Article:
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From the wealthy, utopian space station Elysium in Elysium to Hugo Drax’s space station occupied by a “perfect” human race in the classic 007 film Moonraker, science fiction has imagined a “city upon a hill,” closed off from a more chaotic world below. Elysium is the archetype of this idea—a completely closed off utopian society in space—with no refugees seeking an asylum from the disease and death below allowed on board. Parallels can be drawn between today’s America. With the current political climate, America’s admission of refugees into this city upon a hill is causing controversy once again, and America’s place as a refuge for “your tired, your poor, your huddled masses” once again is questioned. Today, the refugees of the Syrian crisis are the tired, poor, huddled masses, and America’s acceptance of them is a debate. To contribute to this great political debate, I will focus on the issue of Syrian refugees and the concerns surrounding cultural preservation voiced by many Americans. Thus, the broader question of immigration and other concerns—such as economic impact, national security, and political self-determination—will be ignored to accommodate the specific question of Syrian refugees and culture. I will also be ignoring the question of how many refugees that should be accepted, but the number should be non-negligible. Thus, I will argue that the United States should take in a non-negligible number of Syrian refugees and those refugees will not erode American culture as claimed in certain political circles.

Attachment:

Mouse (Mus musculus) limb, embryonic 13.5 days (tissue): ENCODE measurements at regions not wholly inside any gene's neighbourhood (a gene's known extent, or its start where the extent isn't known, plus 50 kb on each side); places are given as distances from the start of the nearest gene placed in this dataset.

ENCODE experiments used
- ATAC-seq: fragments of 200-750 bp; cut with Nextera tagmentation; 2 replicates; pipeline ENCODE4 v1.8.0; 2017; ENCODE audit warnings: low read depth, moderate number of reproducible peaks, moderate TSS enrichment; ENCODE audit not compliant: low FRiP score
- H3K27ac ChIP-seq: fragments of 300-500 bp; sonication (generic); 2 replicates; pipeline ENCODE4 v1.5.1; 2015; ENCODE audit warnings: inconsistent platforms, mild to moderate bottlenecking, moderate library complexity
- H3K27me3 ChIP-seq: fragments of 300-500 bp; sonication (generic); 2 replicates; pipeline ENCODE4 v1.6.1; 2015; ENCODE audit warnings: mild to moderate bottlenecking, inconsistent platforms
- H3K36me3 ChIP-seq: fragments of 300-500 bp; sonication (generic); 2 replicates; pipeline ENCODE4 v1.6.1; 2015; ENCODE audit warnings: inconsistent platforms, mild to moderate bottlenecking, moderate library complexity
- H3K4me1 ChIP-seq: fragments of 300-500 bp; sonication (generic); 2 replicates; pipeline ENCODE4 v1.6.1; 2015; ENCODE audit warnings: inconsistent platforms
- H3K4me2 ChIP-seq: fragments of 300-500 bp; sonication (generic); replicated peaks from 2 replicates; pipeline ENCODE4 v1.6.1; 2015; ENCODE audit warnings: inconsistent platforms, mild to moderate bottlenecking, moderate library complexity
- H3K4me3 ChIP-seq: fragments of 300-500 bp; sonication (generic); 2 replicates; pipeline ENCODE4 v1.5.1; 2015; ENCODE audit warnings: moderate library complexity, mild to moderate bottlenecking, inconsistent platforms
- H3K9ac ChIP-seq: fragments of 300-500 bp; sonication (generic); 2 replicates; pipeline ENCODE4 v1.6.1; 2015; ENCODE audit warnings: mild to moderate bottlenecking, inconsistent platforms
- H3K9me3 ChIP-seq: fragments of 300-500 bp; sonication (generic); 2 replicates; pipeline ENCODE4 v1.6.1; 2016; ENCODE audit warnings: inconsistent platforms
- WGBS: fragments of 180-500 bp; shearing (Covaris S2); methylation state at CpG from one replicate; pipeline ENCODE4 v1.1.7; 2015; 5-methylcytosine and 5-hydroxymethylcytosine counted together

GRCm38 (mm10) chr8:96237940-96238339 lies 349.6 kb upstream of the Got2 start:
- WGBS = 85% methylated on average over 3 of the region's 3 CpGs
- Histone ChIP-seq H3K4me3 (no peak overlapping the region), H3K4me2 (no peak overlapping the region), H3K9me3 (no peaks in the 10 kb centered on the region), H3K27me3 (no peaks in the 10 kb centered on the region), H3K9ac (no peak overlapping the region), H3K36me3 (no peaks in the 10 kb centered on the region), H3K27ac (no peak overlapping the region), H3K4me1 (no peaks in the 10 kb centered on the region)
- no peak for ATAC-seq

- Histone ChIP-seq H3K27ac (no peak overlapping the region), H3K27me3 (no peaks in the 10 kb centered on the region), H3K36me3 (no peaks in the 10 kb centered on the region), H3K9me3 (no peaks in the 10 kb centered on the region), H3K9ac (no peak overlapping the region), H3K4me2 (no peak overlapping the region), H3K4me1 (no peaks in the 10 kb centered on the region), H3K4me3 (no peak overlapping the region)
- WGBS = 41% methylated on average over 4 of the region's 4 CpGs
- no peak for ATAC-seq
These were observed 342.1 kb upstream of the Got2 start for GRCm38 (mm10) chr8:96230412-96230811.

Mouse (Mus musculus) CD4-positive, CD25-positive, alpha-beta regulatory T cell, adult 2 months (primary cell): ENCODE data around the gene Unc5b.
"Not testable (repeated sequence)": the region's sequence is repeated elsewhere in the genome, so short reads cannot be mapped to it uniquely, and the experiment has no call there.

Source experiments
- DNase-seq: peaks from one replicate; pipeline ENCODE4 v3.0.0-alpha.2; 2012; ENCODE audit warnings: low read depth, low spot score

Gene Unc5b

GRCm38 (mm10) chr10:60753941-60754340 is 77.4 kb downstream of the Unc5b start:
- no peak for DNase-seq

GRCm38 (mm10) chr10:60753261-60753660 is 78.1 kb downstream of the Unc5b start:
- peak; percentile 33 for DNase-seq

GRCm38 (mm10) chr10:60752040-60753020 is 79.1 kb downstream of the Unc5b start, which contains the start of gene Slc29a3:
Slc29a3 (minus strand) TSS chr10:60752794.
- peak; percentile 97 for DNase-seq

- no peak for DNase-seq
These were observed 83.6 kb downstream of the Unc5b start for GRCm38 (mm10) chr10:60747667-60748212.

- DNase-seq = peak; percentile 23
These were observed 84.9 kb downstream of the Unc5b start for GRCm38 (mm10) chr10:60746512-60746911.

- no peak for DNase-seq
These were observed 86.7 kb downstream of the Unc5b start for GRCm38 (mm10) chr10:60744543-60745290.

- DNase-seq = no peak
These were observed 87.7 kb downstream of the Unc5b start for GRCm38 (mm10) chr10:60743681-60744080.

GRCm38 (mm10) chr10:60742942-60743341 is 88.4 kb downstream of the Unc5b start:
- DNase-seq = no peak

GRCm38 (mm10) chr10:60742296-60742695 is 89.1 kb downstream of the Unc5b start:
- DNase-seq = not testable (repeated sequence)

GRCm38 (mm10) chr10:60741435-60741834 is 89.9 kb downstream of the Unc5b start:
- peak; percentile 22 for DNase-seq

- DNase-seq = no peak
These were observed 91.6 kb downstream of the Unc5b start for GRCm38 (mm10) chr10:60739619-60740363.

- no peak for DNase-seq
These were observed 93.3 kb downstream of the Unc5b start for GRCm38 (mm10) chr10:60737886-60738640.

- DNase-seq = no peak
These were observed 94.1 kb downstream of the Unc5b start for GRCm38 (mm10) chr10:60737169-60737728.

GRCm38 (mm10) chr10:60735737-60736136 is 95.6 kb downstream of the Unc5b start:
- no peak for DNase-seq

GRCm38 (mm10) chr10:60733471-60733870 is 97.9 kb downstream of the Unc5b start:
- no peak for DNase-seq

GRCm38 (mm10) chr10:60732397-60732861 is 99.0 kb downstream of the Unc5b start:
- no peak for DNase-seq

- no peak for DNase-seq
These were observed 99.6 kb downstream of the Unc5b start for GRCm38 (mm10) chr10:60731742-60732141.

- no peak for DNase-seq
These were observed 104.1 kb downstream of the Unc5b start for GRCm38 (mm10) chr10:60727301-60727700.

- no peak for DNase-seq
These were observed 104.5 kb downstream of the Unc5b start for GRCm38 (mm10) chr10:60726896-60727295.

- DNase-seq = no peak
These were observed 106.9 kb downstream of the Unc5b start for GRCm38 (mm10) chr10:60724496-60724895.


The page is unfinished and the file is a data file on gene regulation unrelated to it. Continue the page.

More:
To support this stance, I will divide my argument into two sub arguments, with the first answering why the United States should take in a non-negligible number of Syrian refugees and the second answering why those refugees will not threaten existing culture. I will first argue that the United States deserves to take in a non-negligible number of Syrian refugees because of its involvement in escalating the Syrian conflict—a fact that will be established in the premises—by applying the concept of desert. The concept of desert will be established using Joel Feinberg’s “Justice and Personal Desert” in the paragraph after the one establishing the premises. Once the above argument is established, I will then argue that the influx of this non-negligible number of Syrian refugees will not harm existing American culture as claimed by a vocal, and popular, part of the American right. To do so, I will refute the arguments for cultural preservation pertaining to general culture—defined as the customs, ideas, and traditions of a culture—and societal culture—defined as the shared language of a geographical territory’s societal institutions in public and private life (Kymlicka, 1989).